The state pension funds only earned an average of around 4% over the last 10 years, which at that rate boosts the annual contribution even more to $3 billion in fiscal 2019.
“One of the biggest obstacles is they won’t accept the fact that there’s a problem,” Krebs, R-Carroll, said. “They think somehow miraculously the stock market is going to recover and we’re going to get 10% returns and dig ourselves out of this magically, and that’s not going to happen.”
Employee union: plans would break promises
But opposing the Republican pension plans at a hearing earlier that morning, Sue Esty, legislative director of the American Federation of State, County and Municipal Employees, said she recognizes the cost saving measures in the bills, but said the savings are “on the backs of employees” who received a promise when they signed up for their current plans.
“This bill forces those employees who are in the defined benefit plan into [two] choices or in some cases a specific benefit plan,” Esty said.
She said the bill also removes protections from disability.
“There’s no disability benefits under either one of these plans and is a disservice to employees who are getting hurt on the job,” Esty said. “A lot of our employees are in dangerous job [like] corrections, juvenile services, and the State Highway Administration.”
Esty also said the pension funds historically have experienced lows in the stock market and had bounced back.
“It wasn’t that long ago when the [fund] was 100 percent funded,” Esty said. She said the funds would likely go up again at some point.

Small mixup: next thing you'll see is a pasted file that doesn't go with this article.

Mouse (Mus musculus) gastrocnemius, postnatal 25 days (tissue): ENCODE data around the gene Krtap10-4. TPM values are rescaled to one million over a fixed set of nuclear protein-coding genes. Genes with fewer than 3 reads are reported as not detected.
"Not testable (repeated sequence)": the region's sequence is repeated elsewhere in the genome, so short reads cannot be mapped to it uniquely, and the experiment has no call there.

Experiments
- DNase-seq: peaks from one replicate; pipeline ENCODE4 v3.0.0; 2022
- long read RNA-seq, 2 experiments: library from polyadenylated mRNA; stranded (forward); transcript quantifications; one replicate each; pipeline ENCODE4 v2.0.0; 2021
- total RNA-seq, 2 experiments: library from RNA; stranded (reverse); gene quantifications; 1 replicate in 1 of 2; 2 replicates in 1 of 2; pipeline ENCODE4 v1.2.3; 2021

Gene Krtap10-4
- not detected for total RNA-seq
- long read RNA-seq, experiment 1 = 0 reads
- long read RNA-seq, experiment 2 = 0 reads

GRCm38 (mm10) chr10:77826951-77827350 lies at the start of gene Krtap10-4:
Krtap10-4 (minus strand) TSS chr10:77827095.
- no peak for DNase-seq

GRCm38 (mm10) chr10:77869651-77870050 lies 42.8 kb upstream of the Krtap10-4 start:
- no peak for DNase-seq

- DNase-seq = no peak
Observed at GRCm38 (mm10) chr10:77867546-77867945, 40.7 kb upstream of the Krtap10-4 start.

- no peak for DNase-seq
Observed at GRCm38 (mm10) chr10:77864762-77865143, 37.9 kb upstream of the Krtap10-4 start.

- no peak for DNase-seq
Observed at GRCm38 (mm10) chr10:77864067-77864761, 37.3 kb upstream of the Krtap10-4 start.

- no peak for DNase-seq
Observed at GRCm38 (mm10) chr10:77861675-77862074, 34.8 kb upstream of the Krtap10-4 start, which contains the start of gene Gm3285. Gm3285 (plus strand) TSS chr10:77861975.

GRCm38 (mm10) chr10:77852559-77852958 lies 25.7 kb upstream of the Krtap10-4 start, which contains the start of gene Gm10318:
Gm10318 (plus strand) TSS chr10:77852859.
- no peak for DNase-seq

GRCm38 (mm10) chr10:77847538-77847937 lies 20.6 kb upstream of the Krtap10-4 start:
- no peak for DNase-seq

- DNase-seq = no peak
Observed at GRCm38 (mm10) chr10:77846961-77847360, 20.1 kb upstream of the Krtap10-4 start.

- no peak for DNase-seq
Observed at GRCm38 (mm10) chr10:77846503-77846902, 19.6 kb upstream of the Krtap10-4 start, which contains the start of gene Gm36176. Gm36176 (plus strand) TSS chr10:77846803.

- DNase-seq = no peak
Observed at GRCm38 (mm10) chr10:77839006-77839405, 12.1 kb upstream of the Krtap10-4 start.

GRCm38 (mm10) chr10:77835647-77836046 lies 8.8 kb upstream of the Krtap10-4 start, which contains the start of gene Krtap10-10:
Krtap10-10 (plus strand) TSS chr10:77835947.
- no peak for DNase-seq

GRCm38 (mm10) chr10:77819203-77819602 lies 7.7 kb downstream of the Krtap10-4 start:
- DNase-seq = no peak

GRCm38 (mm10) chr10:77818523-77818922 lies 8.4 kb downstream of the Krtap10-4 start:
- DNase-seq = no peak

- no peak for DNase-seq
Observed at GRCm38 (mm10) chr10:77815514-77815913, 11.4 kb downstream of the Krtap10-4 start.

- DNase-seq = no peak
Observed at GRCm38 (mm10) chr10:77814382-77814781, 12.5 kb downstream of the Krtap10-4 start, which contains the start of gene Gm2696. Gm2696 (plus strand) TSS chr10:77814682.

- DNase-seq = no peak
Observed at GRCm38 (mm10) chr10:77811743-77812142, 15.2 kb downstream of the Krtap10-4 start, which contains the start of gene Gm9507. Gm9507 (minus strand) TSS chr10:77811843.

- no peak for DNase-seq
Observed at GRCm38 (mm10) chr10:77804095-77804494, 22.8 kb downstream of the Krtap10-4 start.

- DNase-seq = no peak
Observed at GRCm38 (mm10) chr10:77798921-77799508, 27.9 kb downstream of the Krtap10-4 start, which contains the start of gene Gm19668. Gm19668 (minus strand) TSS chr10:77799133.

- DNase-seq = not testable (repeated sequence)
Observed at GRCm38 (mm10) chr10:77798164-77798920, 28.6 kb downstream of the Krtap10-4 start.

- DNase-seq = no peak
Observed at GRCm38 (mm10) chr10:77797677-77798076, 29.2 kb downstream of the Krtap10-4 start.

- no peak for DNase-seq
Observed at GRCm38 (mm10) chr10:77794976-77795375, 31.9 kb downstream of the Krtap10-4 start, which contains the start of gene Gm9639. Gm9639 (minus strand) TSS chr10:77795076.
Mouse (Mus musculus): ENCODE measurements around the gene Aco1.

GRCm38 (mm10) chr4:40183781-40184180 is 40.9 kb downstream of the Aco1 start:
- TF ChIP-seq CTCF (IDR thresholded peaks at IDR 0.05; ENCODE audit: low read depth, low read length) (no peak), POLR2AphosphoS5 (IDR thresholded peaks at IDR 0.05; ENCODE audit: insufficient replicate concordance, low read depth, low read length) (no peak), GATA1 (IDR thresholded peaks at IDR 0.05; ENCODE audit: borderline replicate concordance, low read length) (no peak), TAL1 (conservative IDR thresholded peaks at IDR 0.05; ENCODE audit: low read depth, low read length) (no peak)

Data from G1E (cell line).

The plans reduce the state’s contributions to 5% and 8% depending on the plan, while shortening the vesting period to three years, down from 10 years — making it more attractive to “millennials” who move around in the job market, Serafini said.
“It’s about recruitment,” Serafini said. “We need modern plans that can speak to the workforce we are seeing now and it’s about giving employees choice.”
The Cash Balance Pension Plan
Under the plan the employee and the state each contribute 5% of salary into a retirement account and the employee becomes vested in three years. The state guarantees an additional 5% in interest.
An employee who leaves before three years would receive the 5% employee contributions already made plus an additional 5% interest on the entire cash balance.
The employee can also contribute more into state supplemental accounts such as 401k’s and 403b’s, which are not matched.